Over the past six months, I’ve been watching my Chinese Crested dog, Dennis the Menace, begin the process of dying. Not surprising, for a 16-year-old canine. Frankly, I’m surprised he reached that ripe old age; I’ve never had a dog extend much past 10. His sister Spot went two years ago. His nephew Sluggo, also 16, is still surprisingly bouncy and relatively healthy. His slide into the darkness will be sooner than I’d like. But this process is not easy and it’s not fun and it’s very, very hard to wrap my head and heart around.
I suspect Dennis’ actual death is fairly close. He rises feebly, sleeps a lot, eats very little, and has difficulty walking far. He’s nearly blind and his hearing is shot. He can sleep through thunderstorms that once set him on edge.
Just today, though, he tangled with Sluggo for no reason other than to assert his role as Alpha. Since neither one has good teeth, I don’t worry so much anymore about their posturing, except Sluggo can now knock Dennis over with just about one good slap of his tail, and when that happens, Dennis seems a little more confused, a little more tentative, a little more lost in the mists.
This past weekend I told Charlie I thought it was time. And we all know what that meant: time for a peaceful release from the trials and tribulations of this world. I went through my Monday a little teary, maudlin … mourning. When I got home expecting to see two dogs instead of three, there was Dennis, curled up on his bed, snoozing away. Charlie had apparently not understood that I was giving permission to put Dennis down (he was my dog long before we were married). Charlie wasn’t about to do anything like that without talking it over with me first, he said.
So here I’d mourned all day only to find I’d plunged myself into sorrow for nothing.
Or maybe it was for something, because sitting on the swing in the backyard, watching my once proud and regal dog search his way along the side of the house to find the open door so he could go back into his comforting den, sparked some kind of understanding inside. I actually saw my mother in his eyes. Mom died three years ago, but in the year or two before her death, she had retreated, like Dennis, into a world that had become almost too much to comprehend and deal with. Like Dennis, she had become tentative. I don’t know where she was all the time – lost in the mists, I suppose.
But two days before she died, Charlie and I stopped by to see her, since we were leaving town. She was more present that day than usual, and when we turned at the door to wave and tell her we’d see her the following week, she flashed a beautiful smile that was so reminiscent of her personality that I caught my breath. There! There was my mother! She was still there, and I will ever be comforted by that visual memory, since it was the last time I would see her.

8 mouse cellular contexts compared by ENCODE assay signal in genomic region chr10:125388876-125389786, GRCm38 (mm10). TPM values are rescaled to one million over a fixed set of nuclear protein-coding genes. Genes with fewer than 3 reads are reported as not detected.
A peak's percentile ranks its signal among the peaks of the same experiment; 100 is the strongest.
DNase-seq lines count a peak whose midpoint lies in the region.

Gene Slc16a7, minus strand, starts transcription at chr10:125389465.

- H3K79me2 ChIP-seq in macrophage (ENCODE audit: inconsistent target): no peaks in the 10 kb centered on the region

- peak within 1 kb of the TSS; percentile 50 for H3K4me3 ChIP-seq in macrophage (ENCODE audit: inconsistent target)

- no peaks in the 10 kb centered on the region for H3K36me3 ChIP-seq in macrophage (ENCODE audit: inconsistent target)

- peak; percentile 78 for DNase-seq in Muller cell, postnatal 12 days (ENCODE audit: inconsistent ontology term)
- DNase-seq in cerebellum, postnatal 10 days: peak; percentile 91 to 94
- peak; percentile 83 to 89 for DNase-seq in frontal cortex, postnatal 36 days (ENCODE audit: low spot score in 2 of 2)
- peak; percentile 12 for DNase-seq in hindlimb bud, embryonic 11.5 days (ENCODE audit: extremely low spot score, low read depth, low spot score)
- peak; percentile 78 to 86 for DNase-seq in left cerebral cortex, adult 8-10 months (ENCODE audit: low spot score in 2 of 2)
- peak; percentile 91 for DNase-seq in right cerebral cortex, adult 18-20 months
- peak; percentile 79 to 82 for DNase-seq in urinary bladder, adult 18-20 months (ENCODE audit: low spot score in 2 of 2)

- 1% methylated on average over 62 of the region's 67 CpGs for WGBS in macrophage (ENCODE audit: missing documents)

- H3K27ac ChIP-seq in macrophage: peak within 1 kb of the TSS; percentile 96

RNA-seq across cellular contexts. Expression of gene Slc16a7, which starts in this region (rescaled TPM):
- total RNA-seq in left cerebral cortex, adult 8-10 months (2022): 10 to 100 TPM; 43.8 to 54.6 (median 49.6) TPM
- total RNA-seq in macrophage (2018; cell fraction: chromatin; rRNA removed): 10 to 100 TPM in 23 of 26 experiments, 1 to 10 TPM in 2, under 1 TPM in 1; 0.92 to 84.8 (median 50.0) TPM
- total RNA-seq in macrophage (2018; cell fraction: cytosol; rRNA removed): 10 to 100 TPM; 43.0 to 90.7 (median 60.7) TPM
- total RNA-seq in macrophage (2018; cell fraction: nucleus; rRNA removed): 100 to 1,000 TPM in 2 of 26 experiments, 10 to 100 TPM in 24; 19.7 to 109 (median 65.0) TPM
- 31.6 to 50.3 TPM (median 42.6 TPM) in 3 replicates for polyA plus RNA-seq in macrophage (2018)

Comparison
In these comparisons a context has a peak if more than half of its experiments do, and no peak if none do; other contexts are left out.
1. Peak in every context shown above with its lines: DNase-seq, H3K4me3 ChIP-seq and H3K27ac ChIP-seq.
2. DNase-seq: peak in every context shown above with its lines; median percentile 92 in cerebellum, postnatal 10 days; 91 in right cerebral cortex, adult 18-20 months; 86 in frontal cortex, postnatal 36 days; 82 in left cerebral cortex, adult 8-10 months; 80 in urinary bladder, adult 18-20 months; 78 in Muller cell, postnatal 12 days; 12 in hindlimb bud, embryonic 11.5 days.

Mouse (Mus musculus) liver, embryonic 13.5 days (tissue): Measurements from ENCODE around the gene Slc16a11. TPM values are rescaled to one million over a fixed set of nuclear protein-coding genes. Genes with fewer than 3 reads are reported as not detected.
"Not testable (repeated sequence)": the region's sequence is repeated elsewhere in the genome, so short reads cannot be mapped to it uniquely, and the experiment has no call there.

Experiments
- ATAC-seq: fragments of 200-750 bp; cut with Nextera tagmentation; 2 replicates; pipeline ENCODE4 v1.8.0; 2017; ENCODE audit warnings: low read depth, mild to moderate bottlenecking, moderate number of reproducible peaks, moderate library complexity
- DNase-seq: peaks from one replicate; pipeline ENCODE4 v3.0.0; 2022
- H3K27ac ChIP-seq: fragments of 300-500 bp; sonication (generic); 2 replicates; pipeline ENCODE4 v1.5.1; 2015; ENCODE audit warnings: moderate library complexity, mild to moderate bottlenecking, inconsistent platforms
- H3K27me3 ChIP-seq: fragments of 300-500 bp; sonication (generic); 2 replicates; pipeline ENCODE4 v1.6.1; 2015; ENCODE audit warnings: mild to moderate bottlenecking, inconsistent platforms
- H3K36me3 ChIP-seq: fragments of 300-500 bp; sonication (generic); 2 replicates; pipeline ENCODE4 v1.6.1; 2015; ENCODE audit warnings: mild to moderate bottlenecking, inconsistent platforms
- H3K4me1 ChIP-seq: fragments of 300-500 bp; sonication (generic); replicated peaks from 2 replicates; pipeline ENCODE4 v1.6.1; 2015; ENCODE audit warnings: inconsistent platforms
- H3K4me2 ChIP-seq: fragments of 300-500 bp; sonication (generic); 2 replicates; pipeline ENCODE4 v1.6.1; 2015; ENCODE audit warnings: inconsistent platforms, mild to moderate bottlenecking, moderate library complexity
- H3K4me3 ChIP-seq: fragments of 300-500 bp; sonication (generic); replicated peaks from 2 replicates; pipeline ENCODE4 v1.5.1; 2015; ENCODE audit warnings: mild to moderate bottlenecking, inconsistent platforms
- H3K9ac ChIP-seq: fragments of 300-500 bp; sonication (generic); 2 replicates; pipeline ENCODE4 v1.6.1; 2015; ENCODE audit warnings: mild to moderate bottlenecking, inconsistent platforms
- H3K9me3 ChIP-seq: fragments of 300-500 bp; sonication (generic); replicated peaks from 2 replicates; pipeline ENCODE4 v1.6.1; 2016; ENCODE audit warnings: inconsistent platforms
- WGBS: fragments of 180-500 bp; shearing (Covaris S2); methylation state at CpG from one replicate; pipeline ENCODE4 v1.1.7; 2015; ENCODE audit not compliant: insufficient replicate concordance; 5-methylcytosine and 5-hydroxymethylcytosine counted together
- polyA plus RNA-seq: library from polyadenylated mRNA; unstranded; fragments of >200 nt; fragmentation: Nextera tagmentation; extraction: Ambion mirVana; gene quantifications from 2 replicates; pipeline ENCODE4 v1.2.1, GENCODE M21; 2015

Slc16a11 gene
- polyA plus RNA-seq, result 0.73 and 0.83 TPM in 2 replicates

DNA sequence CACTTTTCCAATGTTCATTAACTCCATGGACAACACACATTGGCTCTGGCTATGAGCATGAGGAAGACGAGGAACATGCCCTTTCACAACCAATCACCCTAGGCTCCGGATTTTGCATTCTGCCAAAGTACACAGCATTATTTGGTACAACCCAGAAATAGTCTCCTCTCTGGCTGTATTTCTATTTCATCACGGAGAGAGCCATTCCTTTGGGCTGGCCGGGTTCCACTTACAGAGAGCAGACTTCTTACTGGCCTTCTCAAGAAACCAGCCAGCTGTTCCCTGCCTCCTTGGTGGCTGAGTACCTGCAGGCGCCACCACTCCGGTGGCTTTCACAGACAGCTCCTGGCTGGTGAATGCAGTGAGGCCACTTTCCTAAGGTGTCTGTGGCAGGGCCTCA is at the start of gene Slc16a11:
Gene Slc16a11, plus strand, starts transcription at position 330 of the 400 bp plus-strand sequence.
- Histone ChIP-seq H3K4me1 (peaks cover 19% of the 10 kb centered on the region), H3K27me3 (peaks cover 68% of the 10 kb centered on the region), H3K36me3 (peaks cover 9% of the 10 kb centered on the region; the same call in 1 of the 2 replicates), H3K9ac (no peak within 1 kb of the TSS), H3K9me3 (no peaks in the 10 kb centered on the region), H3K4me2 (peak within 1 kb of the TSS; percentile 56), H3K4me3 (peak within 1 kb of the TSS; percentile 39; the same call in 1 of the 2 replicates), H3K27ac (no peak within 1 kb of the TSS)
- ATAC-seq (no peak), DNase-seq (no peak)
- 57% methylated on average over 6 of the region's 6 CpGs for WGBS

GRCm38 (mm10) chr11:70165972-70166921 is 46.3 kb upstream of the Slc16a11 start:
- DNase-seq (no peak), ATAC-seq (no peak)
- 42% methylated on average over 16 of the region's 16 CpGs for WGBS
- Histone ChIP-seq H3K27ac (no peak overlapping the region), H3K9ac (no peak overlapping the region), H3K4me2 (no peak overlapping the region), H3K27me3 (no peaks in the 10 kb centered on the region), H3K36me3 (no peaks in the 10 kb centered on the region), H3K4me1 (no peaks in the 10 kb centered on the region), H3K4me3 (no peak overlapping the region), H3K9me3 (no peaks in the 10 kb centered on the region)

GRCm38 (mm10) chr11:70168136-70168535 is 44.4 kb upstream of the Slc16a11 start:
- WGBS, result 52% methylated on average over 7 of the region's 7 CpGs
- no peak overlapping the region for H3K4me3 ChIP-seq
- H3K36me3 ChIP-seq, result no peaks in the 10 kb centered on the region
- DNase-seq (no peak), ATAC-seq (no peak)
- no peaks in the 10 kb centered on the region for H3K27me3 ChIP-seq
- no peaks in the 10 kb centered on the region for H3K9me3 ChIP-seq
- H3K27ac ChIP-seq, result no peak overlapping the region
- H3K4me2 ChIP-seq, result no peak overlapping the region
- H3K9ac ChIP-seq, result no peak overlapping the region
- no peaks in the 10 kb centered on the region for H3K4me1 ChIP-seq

And now I see that in Dennis – a flash of the dog he once was, and an appreciation for the dog he has become now. It’s not unlike the way I remembered with fondness the woman my mother had been and yet learned to appreciate the woman she had become toward the end.
So I started thinking about how we put our pets “down,” put them out of their misery when quality of life seems to be fading. And I think that, if we’re not careful, we wind up doing that for ourselves, not really for them. If we were to be fully honest, we’d realize that we don’t necessarily want to relieve their misery, but our own, because it’s so damn hard to watch and it hurts, and there already is enough pain in life. We project our feelings of sadness for their infirmities and think they must be tired and ready to let go, when the reality is our pets live so in the moment that they give no thought to death.
What we project are our feelings of sadness for the loss we know awaits us. Uncomfortable with death, we take our pets prematurely, put them “to sleep.” We don’t bear witness to their dying, only to their life. And in many ways, we blunt our acceptance of the yin and yang, the light and the dark, the inevitability of that transition. We keep death at arm’s length. It becomes less real.
So for now, Dennis lives on. It may not be for much longer, but until he’s ready to go, unless he’s in pain and discomfort, I will let him find his way through the mists gracefully and with dignity. And I will hope to be as brave and dignified as he has been.